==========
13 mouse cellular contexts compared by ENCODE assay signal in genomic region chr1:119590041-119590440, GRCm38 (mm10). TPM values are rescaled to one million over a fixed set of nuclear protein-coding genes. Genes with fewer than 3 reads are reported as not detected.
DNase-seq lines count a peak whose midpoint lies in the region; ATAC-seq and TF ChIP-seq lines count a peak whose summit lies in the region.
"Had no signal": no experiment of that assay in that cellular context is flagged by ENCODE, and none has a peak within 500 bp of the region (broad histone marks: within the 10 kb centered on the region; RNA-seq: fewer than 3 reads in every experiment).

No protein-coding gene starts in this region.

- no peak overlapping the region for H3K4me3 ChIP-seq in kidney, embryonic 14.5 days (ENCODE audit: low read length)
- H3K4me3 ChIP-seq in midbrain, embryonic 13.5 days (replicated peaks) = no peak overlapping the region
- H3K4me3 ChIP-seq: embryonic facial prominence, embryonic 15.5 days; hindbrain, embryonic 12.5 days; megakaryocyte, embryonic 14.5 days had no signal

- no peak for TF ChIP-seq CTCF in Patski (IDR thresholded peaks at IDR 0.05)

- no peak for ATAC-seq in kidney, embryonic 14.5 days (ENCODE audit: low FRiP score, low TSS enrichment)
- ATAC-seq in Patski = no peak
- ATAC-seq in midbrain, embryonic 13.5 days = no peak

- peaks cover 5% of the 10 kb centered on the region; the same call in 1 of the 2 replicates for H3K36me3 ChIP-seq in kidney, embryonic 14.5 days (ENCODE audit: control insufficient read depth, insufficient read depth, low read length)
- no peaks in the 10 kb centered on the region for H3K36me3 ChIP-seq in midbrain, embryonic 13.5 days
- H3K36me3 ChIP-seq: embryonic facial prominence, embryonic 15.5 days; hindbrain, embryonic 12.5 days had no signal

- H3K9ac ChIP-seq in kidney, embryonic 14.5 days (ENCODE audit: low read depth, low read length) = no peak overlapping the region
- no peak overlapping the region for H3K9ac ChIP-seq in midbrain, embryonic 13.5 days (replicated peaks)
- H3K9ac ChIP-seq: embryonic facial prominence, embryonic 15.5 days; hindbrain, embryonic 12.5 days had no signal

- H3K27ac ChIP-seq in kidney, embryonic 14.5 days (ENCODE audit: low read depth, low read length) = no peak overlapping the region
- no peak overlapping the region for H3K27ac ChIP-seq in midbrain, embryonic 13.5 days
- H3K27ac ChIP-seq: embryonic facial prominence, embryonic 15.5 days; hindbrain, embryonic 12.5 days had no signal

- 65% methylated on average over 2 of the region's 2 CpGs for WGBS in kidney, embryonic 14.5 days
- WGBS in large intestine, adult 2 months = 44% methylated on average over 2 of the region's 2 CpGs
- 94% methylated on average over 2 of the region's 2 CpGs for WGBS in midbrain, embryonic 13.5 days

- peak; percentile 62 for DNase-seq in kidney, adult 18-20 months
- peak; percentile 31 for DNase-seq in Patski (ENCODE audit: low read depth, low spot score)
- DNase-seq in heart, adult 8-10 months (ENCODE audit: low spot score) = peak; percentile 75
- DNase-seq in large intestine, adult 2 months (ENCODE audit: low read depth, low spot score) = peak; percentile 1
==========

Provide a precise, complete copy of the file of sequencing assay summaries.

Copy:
13 mouse cellular contexts compared by ENCODE assay signal in genomic region chr1:119590041-119590440, GRCm38 (mm10). TPM values are rescaled to one million over a fixed set of nuclear protein-coding genes. Genes with fewer than 3 reads are reported as not detected.
DNase-seq lines count a peak whose midpoint lies in the region; ATAC-seq and TF ChIP-seq lines count a peak whose summit lies in the region.
"Had no signal": no experiment of that assay in that cellular context is flagged by ENCODE, and none has a peak within 500 bp of the region (broad histone marks: within the 10 kb centered on the region; RNA-seq: fewer than 3 reads in every experiment).

No protein-coding gene starts in this region.

- no peak overlapping the region for H3K4me3 ChIP-seq in kidney, embryonic 14.5 days (ENCODE audit: low read length)
- H3K4me3 ChIP-seq in midbrain, embryonic 13.5 days (replicated peaks) = no peak overlapping the region
- H3K4me3 ChIP-seq: embryonic facial prominence, embryonic 15.5 days; hindbrain, embryonic 12.5 days; megakaryocyte, embryonic 14.5 days had no signal

- no peak for TF ChIP-seq CTCF in Patski (IDR thresholded peaks at IDR 0.05)

- no peak for ATAC-seq in kidney, embryonic 14.5 days (ENCODE audit: low FRiP score, low TSS enrichment)
- ATAC-seq in Patski = no peak
- ATAC-seq in midbrain, embryonic 13.5 days = no peak

- peaks cover 5% of the 10 kb centered on the region; the same call in 1 of the 2 replicates for H3K36me3 ChIP-seq in kidney, embryonic 14.5 days (ENCODE audit: control insufficient read depth, insufficient read depth, low read length)
- no peaks in the 10 kb centered on the region for H3K36me3 ChIP-seq in midbrain, embryonic 13.5 days
- H3K36me3 ChIP-seq: embryonic facial prominence, embryonic 15.5 days; hindbrain, embryonic 12.5 days had no signal

- H3K9ac ChIP-seq in kidney, embryonic 14.5 days (ENCODE audit: low read depth, low read length) = no peak overlapping the region
- no peak overlapping the region for H3K9ac ChIP-seq in midbrain, embryonic 13.5 days (replicated peaks)
- H3K9ac ChIP-seq: embryonic facial prominence, embryonic 15.5 days; hindbrain, embryonic 12.5 days had no signal

- H3K27ac ChIP-seq in kidney, embryonic 14.5 days (ENCODE audit: low read depth, low read length) = no peak overlapping the region
- no peak overlapping the region for H3K27ac ChIP-seq in midbrain, embryonic 13.5 days
- H3K27ac ChIP-seq: embryonic facial prominence, embryonic 15.5 days; hindbrain, embryonic 12.5 days had no signal

- 65% methylated on average over 2 of the region's 2 CpGs for WGBS in kidney, embryonic 14.5 days
- WGBS in large intestine, adult 2 months = 44% methylated on average over 2 of the region's 2 CpGs
- 94% methylated on average over 2 of the region's 2 CpGs for WGBS in midbrain, embryonic 13.5 days

- peak; percentile 62 for DNase-seq in kidney, adult 18-20 months
- peak; percentile 31 for DNase-seq in Patski (ENCODE audit: low read depth, low spot score)
- DNase-seq in heart, adult 8-10 months (ENCODE audit: low spot score) = peak; percentile 75
- DNase-seq in large intestine, adult 2 months (ENCODE audit: low read depth, low spot score) = peak; percentile 1